I suppose that every fishing day is a little different and the purpose of the day can change unexpectedly. Some times I am happy working on getting great presentations, sometimes I want to catch a lot of fish and then there are those outings when I simply want to target one particularly tricky trout, it all depends. One thing that I do enjoy on occasion is to experiment, to see how fish react to different things and for that matter how I react to them. This past weekend I unexpectedly found myself experimenting on how large a fish I could tackle on tiny flies and ultra-fine tippets and the results were quite amazing. I took fish up to nearly three kilos on size 18 dry flies and 7X tippet and broke off or lost an amazingly small percentage of the fish. Don’t kid yourselves, these weren’t simply flaccid, tailless stockies, these fish went wild when hooked and I saw my backing more than once, something of a rarity on my three weight I have to say.  Again I would recommend that you have a look at that post on the blog, but one thing that it did make clear to me, there is absolutely no reason why one should feel under gunned fishing ultra-light tippet on the streams. Further that if these relatively uneducated trout react so positively to tiny dries and so negatively to the nylon then it does behoove us to take a little more care and consideration when targeting the trout in the streams. In fact I would suggest to you that if you don’t already take a spool of 7X with you (and quite possibly 8X for that matter) and that you don’t carry some form of leader de-greaser as well then you are limiting yourself, particularly as the water levels drop and the sun comes out. I do hope that it will come out, one supposes that will be the case at some point.

Weather Information:

It appears that one site that I have been using and recommending for weather info and barometric pressure had some problem with it however it seems to be working fine again now the link for the main site is http://www.southafricanweather.co.za.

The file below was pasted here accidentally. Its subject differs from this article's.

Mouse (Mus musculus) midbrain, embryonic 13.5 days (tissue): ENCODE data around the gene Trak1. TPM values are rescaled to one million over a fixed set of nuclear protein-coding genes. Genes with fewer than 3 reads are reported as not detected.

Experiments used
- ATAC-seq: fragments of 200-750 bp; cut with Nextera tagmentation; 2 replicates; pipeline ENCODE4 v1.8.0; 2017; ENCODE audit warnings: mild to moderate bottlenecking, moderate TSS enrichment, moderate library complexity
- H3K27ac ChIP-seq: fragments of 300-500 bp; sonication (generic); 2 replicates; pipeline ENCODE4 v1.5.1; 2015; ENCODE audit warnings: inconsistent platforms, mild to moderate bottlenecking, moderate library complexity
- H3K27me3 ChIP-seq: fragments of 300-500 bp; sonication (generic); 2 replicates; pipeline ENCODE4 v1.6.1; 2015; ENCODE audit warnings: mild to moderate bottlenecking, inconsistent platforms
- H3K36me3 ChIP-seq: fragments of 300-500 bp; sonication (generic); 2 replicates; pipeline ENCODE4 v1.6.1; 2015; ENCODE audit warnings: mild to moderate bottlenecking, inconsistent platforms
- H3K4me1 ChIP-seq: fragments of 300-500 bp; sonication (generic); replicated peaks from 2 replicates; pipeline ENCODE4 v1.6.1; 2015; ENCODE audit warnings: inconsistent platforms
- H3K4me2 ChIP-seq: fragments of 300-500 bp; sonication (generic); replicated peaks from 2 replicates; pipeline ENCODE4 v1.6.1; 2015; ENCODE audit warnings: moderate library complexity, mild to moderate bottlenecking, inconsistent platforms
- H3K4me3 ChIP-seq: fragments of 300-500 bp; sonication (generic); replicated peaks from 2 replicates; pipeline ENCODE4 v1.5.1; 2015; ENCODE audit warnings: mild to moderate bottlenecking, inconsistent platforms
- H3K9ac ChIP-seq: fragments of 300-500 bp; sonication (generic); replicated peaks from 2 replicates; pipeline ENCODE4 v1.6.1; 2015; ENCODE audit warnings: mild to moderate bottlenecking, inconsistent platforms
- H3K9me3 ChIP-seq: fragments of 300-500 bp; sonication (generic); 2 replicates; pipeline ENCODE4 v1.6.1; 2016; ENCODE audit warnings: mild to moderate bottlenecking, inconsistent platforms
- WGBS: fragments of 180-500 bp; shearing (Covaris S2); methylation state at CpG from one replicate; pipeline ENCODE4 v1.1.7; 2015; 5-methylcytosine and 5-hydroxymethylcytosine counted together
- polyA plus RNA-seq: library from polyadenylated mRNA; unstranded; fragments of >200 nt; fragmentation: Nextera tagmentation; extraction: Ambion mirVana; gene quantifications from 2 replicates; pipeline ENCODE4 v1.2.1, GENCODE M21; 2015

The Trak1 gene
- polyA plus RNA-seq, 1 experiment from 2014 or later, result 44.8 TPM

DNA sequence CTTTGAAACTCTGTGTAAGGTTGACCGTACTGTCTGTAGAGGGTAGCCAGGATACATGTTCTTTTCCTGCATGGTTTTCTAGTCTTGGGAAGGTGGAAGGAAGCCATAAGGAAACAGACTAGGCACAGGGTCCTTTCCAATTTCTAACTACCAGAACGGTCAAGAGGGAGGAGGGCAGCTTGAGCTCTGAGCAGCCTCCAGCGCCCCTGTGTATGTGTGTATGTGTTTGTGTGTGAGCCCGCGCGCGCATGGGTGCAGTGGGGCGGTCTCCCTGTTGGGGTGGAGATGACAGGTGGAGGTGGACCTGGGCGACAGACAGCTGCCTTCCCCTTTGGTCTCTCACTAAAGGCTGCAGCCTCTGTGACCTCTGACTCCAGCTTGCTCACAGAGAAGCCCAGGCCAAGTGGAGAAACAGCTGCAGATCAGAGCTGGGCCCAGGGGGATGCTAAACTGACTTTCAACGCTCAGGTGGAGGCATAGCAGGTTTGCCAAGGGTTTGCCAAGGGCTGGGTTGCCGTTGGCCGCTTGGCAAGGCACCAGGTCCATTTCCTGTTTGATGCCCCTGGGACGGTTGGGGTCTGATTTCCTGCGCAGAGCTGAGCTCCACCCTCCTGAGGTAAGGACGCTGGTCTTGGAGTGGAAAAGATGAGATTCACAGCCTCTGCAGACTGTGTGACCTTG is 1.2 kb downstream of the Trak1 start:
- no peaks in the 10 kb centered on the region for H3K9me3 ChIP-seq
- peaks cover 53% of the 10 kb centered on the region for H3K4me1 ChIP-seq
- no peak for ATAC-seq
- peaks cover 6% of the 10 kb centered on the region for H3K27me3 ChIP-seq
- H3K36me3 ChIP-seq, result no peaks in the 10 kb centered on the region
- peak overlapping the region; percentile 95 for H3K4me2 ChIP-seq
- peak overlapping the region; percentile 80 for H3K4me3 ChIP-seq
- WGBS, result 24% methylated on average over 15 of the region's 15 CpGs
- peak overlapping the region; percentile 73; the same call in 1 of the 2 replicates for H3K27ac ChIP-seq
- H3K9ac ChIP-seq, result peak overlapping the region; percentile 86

Detailed Barometric Pressure Charts are available from this site.

I have however found another one which will give you a long and detailed forecast for the Worcester area, which of course is nearer to the fishing than the Cape Town one. You can reach I on http://www.windfinder.com/forecast/worcester_airport

The detail is quite amazing and I include a screen shot of the forecast for the weekend as an example.
It however doesn’t seem to be deadly accurate as I was on the river on Tuesday and whilst the forecast indicates no rain, it rained for most of the day, at least in the mountains.

Parachute Flies:

I have been having a lot of fun with parachute patterns of late, as per the above and I have developed some great improvements in the way that I tie them which makes them more durable, I think more imitative and a whole lot easier to tie, particularly in small sizes. I shall be giving a demo of these techniques at the Stream X Fly Fishing Heritage Day celebrations at Stream X on Friday if you would like to learn more.

Some but no longer all, of the modifications can be found in a free downloadable E-book at Smashwords if you have yet to look at that.

River conditions: From fishing on Tuesday I can tell you that the water levels are up again, probably a welcome thing in the longer term but there must have been more rain in the mountains than there was in Cape Town one would imagine, so be prepared to take some nymphs with you and a rain jacket. Luckily we did both but the wind was very chilly and the rain on and off for the entire time we were up there.

The weather is still looking a little cool and dodgy over the next few days, but one is going to hit right at some point and as my old saltwater fishing mate Greg Clarke used to say “in fishing there it is no good waiting for the news, you need to get out there and make the news or you are going to miss it”.

So wherever you are heading over the long weekend, as always “Be Careful Out There”. Tim

Newsletter hosting courtesy of Inkwazi Fly Fishing Safaris:

This newsletter is hosted on “The Fishing Gene Blog” courtesy of Inkwazi Fly Fishing Safaris, the Cape’s longest standing full service trout guiding operation.